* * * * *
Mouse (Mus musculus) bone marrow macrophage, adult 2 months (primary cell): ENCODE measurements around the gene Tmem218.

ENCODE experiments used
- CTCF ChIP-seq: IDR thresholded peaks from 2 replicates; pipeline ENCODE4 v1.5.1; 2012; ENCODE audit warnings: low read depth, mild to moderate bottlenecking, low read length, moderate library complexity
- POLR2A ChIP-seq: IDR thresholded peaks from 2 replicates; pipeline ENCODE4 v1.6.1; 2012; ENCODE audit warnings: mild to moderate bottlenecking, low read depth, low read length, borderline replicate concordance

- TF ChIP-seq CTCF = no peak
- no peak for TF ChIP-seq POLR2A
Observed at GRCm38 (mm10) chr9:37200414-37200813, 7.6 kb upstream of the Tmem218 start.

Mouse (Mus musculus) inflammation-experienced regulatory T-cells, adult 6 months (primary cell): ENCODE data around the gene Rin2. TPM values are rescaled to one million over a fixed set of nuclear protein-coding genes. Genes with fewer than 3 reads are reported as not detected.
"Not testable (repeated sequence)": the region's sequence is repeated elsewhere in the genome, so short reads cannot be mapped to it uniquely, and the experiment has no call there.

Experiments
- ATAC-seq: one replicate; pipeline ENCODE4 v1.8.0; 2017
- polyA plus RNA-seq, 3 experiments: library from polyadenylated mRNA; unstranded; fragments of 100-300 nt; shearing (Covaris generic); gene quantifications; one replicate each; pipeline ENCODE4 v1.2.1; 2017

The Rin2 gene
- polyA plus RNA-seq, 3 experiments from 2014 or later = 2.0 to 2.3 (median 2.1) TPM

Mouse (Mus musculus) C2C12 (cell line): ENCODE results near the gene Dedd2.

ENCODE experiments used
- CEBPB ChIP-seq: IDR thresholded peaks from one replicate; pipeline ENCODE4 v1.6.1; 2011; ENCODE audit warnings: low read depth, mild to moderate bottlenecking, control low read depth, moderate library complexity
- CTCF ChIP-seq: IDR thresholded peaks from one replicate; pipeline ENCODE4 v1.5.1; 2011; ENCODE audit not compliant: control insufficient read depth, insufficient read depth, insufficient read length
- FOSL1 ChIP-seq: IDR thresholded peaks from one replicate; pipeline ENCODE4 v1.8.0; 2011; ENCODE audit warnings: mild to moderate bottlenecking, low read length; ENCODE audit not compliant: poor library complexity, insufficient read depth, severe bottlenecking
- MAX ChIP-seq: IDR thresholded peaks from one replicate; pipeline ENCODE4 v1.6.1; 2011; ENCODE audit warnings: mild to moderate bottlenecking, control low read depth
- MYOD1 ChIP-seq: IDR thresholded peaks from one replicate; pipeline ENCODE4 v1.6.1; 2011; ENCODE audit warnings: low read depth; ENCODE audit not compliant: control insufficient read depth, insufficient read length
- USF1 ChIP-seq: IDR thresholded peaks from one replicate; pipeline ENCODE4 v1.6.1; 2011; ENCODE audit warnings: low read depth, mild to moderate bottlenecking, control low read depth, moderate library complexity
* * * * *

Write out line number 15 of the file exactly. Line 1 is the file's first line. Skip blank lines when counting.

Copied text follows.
Mouse (Mus musculus) C2C12 (cell line): ENCODE results near the gene Dedd2.